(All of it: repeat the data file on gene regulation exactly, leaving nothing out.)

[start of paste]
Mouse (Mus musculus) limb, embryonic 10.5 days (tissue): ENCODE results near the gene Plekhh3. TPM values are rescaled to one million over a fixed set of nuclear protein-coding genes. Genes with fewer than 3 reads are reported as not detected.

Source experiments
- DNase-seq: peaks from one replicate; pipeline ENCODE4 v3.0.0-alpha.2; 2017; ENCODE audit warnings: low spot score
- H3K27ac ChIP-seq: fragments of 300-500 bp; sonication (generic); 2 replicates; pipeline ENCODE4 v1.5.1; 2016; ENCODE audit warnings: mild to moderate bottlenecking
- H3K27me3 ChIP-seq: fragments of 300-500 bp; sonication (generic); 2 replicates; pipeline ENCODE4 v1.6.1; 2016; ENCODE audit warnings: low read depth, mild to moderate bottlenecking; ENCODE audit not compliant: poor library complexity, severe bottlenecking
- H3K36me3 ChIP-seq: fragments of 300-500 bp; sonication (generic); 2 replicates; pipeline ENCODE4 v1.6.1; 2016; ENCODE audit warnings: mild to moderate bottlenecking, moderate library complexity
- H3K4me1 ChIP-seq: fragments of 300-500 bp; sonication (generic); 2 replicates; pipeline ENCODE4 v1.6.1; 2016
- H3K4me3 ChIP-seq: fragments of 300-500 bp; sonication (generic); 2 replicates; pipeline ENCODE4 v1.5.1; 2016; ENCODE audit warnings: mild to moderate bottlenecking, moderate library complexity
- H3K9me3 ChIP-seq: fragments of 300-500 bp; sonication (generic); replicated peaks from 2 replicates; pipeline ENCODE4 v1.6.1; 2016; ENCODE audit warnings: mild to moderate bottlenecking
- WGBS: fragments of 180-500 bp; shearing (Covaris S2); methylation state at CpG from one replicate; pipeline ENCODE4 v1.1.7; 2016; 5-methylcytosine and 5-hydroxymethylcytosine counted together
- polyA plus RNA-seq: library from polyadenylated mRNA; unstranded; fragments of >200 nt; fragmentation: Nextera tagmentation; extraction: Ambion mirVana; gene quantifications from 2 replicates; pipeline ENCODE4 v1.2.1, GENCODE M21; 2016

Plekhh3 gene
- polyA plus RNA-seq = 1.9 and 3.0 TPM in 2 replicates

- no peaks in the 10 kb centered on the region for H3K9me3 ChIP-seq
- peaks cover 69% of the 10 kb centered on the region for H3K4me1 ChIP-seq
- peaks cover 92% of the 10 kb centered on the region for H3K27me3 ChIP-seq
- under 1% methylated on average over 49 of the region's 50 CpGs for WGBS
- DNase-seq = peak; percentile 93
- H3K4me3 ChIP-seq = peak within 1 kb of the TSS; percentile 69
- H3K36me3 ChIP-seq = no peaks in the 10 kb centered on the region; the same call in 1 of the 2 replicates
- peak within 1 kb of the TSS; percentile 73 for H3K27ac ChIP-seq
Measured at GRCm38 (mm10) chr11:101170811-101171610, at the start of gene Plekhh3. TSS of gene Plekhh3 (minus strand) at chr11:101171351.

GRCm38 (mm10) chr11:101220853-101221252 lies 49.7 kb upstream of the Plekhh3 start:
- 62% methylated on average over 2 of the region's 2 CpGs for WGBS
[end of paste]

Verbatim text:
Mouse (Mus musculus) limb, embryonic 10.5 days (tissue): ENCODE results near the gene Plekhh3. TPM values are rescaled to one million over a fixed set of nuclear protein-coding genes. Genes with fewer than 3 reads are reported as not detected.

Source experiments
- DNase-seq: peaks from one replicate; pipeline ENCODE4 v3.0.0-alpha.2; 2017; ENCODE audit warnings: low spot score
- H3K27ac ChIP-seq: fragments of 300-500 bp; sonication (generic); 2 replicates; pipeline ENCODE4 v1.5.1; 2016; ENCODE audit warnings: mild to moderate bottlenecking
- H3K27me3 ChIP-seq: fragments of 300-500 bp; sonication (generic); 2 replicates; pipeline ENCODE4 v1.6.1; 2016; ENCODE audit warnings: low read depth, mild to moderate bottlenecking; ENCODE audit not compliant: poor library complexity, severe bottlenecking
- H3K36me3 ChIP-seq: fragments of 300-500 bp; sonication (generic); 2 replicates; pipeline ENCODE4 v1.6.1; 2016; ENCODE audit warnings: mild to moderate bottlenecking, moderate library complexity
- H3K4me1 ChIP-seq: fragments of 300-500 bp; sonication (generic); 2 replicates; pipeline ENCODE4 v1.6.1; 2016
- H3K4me3 ChIP-seq: fragments of 300-500 bp; sonication (generic); 2 replicates; pipeline ENCODE4 v1.5.1; 2016; ENCODE audit warnings: mild to moderate bottlenecking, moderate library complexity
- H3K9me3 ChIP-seq: fragments of 300-500 bp; sonication (generic); replicated peaks from 2 replicates; pipeline ENCODE4 v1.6.1; 2016; ENCODE audit warnings: mild to moderate bottlenecking
- WGBS: fragments of 180-500 bp; shearing (Covaris S2); methylation state at CpG from one replicate; pipeline ENCODE4 v1.1.7; 2016; 5-methylcytosine and 5-hydroxymethylcytosine counted together
- polyA plus RNA-seq: library from polyadenylated mRNA; unstranded; fragments of >200 nt; fragmentation: Nextera tagmentation; extraction: Ambion mirVana; gene quantifications from 2 replicates; pipeline ENCODE4 v1.2.1, GENCODE M21; 2016

Plekhh3 gene
- polyA plus RNA-seq = 1.9 and 3.0 TPM in 2 replicates

- no peaks in the 10 kb centered on the region for H3K9me3 ChIP-seq
- peaks cover 69% of the 10 kb centered on the region for H3K4me1 ChIP-seq
- peaks cover 92% of the 10 kb centered on the region for H3K27me3 ChIP-seq
- under 1% methylated on average over 49 of the region's 50 CpGs for WGBS
- DNase-seq = peak; percentile 93
- H3K4me3 ChIP-seq = peak within 1 kb of the TSS; percentile 69
- H3K36me3 ChIP-seq = no peaks in the 10 kb centered on the region; the same call in 1 of the 2 replicates
- peak within 1 kb of the TSS; percentile 73 for H3K27ac ChIP-seq
Measured at GRCm38 (mm10) chr11:101170811-101171610, at the start of gene Plekhh3. TSS of gene Plekhh3 (minus strand) at chr11:101171351.

GRCm38 (mm10) chr11:101220853-101221252 lies 49.7 kb upstream of the Plekhh3 start:
- 62% methylated on average over 2 of the region's 2 CpGs for WGBS